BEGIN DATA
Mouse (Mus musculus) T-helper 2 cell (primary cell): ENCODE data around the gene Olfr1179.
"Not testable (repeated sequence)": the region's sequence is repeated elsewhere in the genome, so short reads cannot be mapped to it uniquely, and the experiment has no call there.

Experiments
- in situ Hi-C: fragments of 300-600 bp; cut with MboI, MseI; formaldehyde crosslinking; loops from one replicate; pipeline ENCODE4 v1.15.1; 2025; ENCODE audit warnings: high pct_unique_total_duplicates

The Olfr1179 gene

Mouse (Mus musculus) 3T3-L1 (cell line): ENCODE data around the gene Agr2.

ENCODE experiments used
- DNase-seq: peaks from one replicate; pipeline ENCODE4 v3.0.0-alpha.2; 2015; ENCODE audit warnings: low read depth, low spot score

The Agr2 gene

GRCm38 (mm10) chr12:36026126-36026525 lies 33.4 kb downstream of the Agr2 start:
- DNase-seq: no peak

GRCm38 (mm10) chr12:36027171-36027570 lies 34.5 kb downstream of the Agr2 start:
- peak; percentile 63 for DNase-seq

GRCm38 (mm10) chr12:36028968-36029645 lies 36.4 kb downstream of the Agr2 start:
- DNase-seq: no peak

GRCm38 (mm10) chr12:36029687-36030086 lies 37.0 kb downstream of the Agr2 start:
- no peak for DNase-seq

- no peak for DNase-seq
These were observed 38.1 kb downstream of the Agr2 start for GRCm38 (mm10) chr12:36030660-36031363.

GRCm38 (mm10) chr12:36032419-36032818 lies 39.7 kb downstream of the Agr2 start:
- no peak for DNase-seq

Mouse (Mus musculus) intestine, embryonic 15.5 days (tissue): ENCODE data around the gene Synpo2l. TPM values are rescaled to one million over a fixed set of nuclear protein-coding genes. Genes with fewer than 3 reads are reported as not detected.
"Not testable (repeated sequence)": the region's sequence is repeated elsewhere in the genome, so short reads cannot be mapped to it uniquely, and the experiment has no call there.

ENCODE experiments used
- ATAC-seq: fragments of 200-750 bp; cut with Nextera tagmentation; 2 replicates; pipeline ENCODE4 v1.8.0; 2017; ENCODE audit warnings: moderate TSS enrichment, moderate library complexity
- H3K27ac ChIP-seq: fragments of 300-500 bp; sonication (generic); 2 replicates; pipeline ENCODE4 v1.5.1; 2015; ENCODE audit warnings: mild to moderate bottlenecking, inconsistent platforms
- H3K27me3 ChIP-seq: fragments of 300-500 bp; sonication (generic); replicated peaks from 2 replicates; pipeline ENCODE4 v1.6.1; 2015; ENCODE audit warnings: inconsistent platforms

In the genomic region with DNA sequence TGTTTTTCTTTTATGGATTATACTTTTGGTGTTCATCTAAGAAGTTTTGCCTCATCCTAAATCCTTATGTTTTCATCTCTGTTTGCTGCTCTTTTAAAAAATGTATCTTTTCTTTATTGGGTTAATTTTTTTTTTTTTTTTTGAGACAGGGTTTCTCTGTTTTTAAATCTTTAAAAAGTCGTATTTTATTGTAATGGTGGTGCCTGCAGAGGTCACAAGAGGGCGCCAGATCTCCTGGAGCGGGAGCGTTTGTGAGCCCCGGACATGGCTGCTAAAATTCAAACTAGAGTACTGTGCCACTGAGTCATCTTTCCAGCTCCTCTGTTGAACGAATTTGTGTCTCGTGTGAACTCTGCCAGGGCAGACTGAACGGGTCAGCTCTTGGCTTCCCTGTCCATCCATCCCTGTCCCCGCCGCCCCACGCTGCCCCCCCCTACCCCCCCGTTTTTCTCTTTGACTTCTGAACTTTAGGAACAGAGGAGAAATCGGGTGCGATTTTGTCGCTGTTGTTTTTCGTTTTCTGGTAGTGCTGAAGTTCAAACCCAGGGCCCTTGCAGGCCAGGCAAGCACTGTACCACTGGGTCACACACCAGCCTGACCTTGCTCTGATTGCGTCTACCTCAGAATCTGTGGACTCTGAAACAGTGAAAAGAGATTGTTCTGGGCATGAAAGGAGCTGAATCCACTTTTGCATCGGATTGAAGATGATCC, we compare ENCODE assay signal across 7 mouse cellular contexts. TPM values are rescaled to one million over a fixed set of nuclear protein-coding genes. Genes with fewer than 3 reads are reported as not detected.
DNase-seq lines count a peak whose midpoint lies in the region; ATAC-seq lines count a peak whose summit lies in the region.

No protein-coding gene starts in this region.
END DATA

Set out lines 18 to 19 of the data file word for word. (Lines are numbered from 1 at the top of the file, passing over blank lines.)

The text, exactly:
- no peak for DNase-seq
These were observed 38.1 kb downstream of the Agr2 start for GRCm38 (mm10) chr12:36030660-36031363.